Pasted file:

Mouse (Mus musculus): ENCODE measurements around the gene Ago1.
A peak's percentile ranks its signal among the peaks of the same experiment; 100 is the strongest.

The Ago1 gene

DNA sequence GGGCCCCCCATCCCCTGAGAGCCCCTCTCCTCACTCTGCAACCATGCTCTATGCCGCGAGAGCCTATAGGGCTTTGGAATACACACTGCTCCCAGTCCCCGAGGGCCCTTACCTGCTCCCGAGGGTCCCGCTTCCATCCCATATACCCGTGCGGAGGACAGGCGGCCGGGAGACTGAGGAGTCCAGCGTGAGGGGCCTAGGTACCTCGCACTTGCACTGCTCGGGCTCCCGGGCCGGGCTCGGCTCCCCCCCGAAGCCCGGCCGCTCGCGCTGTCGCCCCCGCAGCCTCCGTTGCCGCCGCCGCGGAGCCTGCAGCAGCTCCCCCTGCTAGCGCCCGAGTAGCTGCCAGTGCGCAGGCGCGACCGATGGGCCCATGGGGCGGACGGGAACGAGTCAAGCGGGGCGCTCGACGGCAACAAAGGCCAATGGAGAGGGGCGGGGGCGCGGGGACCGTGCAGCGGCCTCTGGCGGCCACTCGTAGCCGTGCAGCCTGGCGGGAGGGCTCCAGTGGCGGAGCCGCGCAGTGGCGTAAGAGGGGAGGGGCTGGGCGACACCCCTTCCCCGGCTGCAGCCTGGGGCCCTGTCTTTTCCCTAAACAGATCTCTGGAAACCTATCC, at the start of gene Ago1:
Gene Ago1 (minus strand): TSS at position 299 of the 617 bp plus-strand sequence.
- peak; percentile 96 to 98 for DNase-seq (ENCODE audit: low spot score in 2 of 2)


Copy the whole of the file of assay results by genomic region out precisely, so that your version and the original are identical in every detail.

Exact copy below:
Mouse (Mus musculus): ENCODE measurements around the gene Ago1.
A peak's percentile ranks its signal among the peaks of the same experiment; 100 is the strongest.

The Ago1 gene

DNA sequence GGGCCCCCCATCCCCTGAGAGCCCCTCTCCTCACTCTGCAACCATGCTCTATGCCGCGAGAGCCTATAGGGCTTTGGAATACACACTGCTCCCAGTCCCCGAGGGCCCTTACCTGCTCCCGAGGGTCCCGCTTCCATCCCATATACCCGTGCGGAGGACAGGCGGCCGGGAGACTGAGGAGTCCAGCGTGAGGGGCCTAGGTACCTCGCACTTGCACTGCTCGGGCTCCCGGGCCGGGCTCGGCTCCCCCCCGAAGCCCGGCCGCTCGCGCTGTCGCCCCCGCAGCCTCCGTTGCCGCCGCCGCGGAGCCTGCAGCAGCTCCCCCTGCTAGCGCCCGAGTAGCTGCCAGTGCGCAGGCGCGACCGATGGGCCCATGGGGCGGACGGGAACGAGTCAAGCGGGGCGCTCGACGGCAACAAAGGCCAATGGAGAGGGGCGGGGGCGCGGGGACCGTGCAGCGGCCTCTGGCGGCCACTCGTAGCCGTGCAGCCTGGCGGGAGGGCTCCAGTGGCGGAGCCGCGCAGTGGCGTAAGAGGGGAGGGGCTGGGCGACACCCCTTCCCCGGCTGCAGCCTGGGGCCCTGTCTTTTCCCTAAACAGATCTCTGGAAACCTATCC, at the start of gene Ago1:
Gene Ago1 (minus strand): TSS at position 299 of the 617 bp plus-strand sequence.
- peak; percentile 96 to 98 for DNase-seq (ENCODE audit: low spot score in 2 of 2)